I've read that the pressure and temperature are different - how different are they, and does that affect the atmosphere's composition?

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    $\begingroup$ Can you expand your question please? (1) Are you talking about the earth only, or comparing with other planets? (2) What is it exactly you want to know that you cannot find if you read some texts on exosphere? This is not a service where people write entire textbooks for you. $\endgroup$ – Jan Doggen Jun 20 '16 at 7:45
  • $\begingroup$ It depends on the altitude. $\endgroup$ – gerrit Jun 20 '16 at 9:10
  • $\begingroup$ How different is what from what? It looks like you're asking us to compare temperature to pressure, but that can't be what you mean... $\endgroup$ – foobarbecue Jun 21 '16 at 4:30

Since this is the Earth Science stack exchange I assume you are talking about the Earth's exosphere, in which case the first issue to decide is how one defines the exosphere - there are several definitions. The lower boundary is straight forward - the thermosphere. However, the exosphere doesn't have a clearly defined upper boundary. You could argue that any gas molecule that is gravitationally bound to Earth is within the exosphere, but that depends upon the relative forces of solar wind and gravity, which is a variable. Some argue that the outer limit is defined by the geocorona at about 10,000 km, whereas the gravitational limit is more than 100,000 km, or arguably up to half the distance to the moon.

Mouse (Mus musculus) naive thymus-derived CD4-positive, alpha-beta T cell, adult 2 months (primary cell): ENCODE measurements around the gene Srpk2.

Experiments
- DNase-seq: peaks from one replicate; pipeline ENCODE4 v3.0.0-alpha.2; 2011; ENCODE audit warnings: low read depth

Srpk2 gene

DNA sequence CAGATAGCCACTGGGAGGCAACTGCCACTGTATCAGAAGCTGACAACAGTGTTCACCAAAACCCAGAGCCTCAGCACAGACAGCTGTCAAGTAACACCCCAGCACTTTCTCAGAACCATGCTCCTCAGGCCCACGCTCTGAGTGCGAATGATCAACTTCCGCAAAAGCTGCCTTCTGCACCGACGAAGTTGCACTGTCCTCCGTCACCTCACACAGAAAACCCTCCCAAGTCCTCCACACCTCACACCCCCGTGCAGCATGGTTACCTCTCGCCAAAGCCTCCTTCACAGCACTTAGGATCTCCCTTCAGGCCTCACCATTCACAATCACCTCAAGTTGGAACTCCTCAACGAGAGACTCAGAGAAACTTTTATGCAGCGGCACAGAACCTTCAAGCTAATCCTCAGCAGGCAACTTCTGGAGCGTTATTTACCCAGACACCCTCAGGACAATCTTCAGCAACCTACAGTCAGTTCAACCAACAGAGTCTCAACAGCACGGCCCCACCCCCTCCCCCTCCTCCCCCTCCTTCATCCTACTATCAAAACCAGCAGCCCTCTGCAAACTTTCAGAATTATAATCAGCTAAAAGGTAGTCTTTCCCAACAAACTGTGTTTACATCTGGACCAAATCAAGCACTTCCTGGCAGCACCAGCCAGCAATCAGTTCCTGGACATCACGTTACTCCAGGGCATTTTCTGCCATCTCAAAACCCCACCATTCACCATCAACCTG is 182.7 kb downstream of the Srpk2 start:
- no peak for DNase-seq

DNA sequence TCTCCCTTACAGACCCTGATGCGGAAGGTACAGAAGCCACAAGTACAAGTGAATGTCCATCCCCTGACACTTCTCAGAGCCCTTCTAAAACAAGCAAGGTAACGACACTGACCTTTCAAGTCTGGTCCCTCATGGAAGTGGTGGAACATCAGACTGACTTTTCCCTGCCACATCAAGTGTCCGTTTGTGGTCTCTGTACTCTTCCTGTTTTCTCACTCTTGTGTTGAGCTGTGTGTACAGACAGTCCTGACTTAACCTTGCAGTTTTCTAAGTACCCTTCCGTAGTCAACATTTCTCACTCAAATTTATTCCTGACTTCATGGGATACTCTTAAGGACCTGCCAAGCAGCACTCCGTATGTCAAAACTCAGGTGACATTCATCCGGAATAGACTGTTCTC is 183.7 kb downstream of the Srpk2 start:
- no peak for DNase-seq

The exosphere's composition varies from oxygen, carbon dioxide, hydrogen and helium at its base, to just hydrogen and helium in the outer limits.

The exosphere's pressure is about 0.0007 atmospheres at its base to virtually nothing in the outer reaches. In fact 'pressure' is a meaningless concept in the outer exosphere because individual atoms and molecules are kilometers to hundreds of kilometers apart, so they almost never interact - and pressure is really the intensity of molecular physical interaction.

A comparable argument applies to the exosphere's temperature. In the outer regions of the exosphere the same hydrogen molecule could have a daytime temperature of nearly 2000 Kelvin, and a night-time temperature close to zero Kelvin. In both cases the space would feel cold because there is next to nothing there to transmit heat.

The Earth's atmosphere is still evolving by processes dominated by the lithosphere / biosphere. Only hydrogen and helium are light enough to shoot up to the top of the atmosphere (think helium weather balloons). At the height and temperature of the thermosphere, or higher, they can both gain sufficient thermal kinetic energy from sunlight to gain escape velocity, which is why there is very little helium or free hydrogen in our atmosphere.


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